Photo by Whitehorse Star
Photo by Whitehorse Star
The territory’s employees’ union is speaking out against the temporary closure of a youth office under the purview of the Department of Health and Social Services.
Steve Geick, the president of the Yukon Employees’ Union, which represents government workers in the territory, told the Star today the assistant deputy minister, director of human resources, director of HSS and another individual arrived suddenly last Friday morning at the Integrated Supports for Yukon Youth office in Whitehorse.
They told workers that because of a problem with plumbing and heating, they should go home – and not return until Tuesday.
But Geick said he received notice from the Public Service Commission (PSC) that while workers were ordered to leave the office, he was told it was for matters related to an internal human resources investigation.
He said he was confused as to why officials “misled” workers.
He then posed that question to Richard Mostyn, the minister responsible for the PSC, by sending him a note last Sunday.
Geick noted that the officials were “looking around the office, the blinds were closed, and that was it.”
Geick mentioned a complaint he received from a member last Sunday to PSC last Monday, asking again: “what’s going on here, we’re getting two messages.”
A day or two later, he was told that an apology had been delivered to the workers at the office, with PSC members admitting there was a miscommunication.
They “apologized to members and said ‘we misled you, that’s not why we were here,’” he said, but no further explanation was given.
While he was grateful for the PSC for keeping him up to date (he is not in the territory at the moment), he remains skeptical of the whole process.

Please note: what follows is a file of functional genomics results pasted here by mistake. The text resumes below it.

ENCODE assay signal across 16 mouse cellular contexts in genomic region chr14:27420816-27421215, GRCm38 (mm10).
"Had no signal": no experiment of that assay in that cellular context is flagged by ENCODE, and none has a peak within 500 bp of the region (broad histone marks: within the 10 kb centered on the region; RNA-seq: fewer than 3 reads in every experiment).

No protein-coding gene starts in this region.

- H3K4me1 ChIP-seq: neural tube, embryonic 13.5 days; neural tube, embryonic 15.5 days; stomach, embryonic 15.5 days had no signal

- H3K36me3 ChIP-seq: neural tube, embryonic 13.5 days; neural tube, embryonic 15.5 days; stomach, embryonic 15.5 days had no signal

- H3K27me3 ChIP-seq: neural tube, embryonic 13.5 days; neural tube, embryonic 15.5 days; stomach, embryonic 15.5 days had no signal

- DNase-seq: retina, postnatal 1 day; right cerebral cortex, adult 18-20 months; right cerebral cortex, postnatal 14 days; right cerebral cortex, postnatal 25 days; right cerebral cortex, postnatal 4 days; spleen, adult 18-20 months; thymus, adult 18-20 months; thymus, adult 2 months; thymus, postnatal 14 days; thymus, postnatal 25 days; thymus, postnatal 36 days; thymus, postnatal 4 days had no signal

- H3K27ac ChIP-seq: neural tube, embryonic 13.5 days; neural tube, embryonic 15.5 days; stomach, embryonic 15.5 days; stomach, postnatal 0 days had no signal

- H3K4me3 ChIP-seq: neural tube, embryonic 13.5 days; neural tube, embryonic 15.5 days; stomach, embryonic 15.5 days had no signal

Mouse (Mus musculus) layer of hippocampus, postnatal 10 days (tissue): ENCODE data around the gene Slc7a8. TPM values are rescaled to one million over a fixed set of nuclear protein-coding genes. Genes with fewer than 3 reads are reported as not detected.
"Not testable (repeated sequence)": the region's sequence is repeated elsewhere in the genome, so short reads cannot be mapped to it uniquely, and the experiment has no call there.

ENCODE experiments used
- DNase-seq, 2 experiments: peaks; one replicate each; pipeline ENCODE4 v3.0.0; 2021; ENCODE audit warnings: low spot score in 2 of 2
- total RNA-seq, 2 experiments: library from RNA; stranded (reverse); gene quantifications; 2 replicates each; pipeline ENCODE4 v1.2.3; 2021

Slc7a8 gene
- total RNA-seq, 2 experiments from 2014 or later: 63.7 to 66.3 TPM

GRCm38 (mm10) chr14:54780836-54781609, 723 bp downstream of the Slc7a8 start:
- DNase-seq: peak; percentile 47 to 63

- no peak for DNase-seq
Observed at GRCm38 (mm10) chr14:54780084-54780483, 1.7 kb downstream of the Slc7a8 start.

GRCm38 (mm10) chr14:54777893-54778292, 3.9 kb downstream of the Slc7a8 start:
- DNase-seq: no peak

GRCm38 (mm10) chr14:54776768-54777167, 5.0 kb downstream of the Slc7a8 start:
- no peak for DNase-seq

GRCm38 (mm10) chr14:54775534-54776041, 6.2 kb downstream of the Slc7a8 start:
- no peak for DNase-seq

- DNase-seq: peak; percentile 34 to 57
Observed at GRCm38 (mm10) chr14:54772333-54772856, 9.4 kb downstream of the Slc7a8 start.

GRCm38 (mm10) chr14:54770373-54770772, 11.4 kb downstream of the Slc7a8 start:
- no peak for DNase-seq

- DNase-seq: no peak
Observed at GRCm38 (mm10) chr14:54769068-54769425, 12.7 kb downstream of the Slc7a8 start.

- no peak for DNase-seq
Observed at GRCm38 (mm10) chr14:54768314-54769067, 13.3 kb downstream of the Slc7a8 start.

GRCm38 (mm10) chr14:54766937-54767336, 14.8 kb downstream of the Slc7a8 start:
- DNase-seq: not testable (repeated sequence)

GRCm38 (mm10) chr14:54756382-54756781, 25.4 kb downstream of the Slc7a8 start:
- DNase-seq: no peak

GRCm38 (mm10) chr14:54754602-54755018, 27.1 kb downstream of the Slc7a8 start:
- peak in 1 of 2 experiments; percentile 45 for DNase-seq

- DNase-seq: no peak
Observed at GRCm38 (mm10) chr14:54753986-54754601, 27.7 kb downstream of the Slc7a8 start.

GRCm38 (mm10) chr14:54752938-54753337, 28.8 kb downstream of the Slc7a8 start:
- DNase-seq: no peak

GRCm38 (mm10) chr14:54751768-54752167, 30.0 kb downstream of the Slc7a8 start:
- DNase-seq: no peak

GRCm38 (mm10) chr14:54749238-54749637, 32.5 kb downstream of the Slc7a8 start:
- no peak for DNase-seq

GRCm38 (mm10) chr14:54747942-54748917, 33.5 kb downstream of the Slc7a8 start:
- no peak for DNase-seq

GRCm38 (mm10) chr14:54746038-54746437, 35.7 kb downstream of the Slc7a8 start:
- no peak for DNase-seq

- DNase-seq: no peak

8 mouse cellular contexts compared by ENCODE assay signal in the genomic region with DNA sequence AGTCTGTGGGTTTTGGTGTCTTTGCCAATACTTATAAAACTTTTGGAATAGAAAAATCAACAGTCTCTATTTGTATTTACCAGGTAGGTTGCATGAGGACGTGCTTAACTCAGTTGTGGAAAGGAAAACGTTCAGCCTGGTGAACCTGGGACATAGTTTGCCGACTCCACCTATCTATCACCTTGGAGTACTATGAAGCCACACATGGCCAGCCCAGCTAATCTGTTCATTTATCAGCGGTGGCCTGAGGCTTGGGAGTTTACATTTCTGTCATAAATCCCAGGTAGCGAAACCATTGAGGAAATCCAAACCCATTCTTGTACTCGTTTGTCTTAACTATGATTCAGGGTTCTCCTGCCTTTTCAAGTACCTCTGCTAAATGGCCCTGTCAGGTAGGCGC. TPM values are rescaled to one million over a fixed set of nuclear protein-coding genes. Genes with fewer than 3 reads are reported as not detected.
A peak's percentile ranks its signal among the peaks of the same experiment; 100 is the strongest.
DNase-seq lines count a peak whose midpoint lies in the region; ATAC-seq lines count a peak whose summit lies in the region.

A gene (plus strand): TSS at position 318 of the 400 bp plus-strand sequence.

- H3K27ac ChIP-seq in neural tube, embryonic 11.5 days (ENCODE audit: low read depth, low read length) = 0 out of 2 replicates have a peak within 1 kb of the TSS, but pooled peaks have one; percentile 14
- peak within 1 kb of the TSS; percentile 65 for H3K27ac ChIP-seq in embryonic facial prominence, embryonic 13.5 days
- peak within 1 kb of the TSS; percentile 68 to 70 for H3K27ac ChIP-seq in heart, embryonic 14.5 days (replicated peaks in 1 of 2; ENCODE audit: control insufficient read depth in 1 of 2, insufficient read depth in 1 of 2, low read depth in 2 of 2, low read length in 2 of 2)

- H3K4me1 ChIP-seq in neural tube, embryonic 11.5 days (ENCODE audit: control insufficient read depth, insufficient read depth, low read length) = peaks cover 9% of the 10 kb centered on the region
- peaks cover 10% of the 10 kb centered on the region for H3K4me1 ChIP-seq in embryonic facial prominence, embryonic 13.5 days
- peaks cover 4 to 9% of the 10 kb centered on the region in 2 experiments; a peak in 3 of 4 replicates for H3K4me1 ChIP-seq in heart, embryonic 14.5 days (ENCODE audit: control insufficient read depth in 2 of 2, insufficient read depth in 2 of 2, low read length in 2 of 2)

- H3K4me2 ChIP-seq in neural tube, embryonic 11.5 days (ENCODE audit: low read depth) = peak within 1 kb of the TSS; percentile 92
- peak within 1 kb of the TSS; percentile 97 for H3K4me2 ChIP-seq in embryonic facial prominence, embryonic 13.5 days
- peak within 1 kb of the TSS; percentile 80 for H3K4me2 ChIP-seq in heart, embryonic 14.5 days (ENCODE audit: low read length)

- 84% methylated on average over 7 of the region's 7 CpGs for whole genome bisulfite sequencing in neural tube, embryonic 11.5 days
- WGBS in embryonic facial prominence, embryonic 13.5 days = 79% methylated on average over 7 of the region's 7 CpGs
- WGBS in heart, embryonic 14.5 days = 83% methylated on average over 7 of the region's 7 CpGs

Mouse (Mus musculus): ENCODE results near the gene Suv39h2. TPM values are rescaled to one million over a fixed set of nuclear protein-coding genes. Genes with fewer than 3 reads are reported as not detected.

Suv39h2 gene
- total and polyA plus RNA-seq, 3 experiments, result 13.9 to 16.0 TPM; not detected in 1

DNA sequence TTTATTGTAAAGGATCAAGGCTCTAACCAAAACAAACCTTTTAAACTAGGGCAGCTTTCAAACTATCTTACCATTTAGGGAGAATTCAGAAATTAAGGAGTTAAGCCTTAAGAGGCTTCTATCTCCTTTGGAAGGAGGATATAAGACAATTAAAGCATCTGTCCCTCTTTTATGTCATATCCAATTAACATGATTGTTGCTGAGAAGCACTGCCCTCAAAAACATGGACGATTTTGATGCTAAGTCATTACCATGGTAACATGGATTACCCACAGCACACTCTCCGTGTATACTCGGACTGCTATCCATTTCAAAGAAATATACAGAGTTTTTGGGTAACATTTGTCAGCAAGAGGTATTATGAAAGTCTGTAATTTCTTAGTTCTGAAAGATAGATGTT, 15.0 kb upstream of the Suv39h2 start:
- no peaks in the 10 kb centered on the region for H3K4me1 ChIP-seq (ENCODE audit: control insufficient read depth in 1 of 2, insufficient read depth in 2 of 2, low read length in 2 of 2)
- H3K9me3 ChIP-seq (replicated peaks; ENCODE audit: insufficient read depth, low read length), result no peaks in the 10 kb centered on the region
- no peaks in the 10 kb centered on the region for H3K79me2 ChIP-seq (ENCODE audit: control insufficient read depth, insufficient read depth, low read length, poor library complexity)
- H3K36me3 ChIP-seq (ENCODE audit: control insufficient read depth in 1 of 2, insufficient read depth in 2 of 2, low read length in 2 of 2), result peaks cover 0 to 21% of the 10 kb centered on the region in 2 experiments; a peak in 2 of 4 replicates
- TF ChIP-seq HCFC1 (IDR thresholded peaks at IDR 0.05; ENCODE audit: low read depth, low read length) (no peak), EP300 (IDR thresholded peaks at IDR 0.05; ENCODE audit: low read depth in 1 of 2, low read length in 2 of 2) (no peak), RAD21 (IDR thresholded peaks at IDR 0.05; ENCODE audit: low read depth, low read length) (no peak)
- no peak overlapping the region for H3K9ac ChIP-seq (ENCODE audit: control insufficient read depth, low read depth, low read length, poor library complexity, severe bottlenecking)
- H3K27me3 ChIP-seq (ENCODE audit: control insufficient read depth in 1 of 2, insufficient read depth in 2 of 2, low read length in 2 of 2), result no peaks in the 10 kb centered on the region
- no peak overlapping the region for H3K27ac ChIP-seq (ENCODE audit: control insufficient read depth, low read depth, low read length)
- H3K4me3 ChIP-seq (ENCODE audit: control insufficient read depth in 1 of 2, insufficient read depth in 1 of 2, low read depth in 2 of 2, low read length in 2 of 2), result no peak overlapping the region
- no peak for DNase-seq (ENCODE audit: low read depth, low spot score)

“I don’t understand what they could be doing for four days,” Geick said, adding, “what else were they looking for?”
Sympathizing with the potentially sensitive nature of investigations, he said he was simply trying to make sense of it all.
“I understand they can’t exactly discuss what’s going on,” he said of HSS, giving “kudos to PCS for notifying me of the actual reason they were there.”
He feared what kind of tone this could potentially set for the department, which has been the subject of scrutiny as of late.
The department is currently involved in a couple of reviews and investigations. Among them are the Child and Youth Advocate Office’s systemic review scheduled to be released in March of next year, as well as an external investigator and special advisor brought in by the government, as announced by HSS Minister Pauline Frost in early May.
It comes in the wake of allegations of mistreatment detailed by the CBC from a youth who once lived in government-run group homes.
“It almost seems like a rogue little group of people are very interested in ....,” he trailed off. After thinking, he added: “Coverup is a strong word.”
He’s also worried that those who are truly impacted are the children and youth wanting to access the services.
“Yes, our members are as well,” Geick admitted, but “our members are there for the kids to offer quality care.”
Meanwhile, an HSS spokesperson chalked up the confusion to miscommunication, confirming the office was indeed closed for HR matters.
“There was miscommunication around why that building was closed, that we dealt with,” Patricia Living, the director of communications for the department, told the Star early this afternoon.
She added that staff were initially told it was a heating and plumbing issue.
“That was miscommunication with staff, and it has been corrected with staff.”
When asked about efforts to clarify that with others involved, Living said that “we’ve spoken with our staff.”
Geick gave the benefit of the doubt to the department – but remained critical of how the situation was handled.
“There very well might be a perfect rational for both of those actions but the optics of it are horrible,” he said.
The ISYY office is dedicated to those aged 12 to 24, and offers government services after regular business hours, according to its webpage.
Youth are able to learn how to access housing, get social assistance and search for employment through the office, among other things.
The site also notes that the office hosts a receptionist, two family support workers and a social worker.
Geick was unable to confirm exactly how many employees were told to leave the office.
The HSS spokesperson pointed out that the building doesn’t open on Sundays and Mondays.
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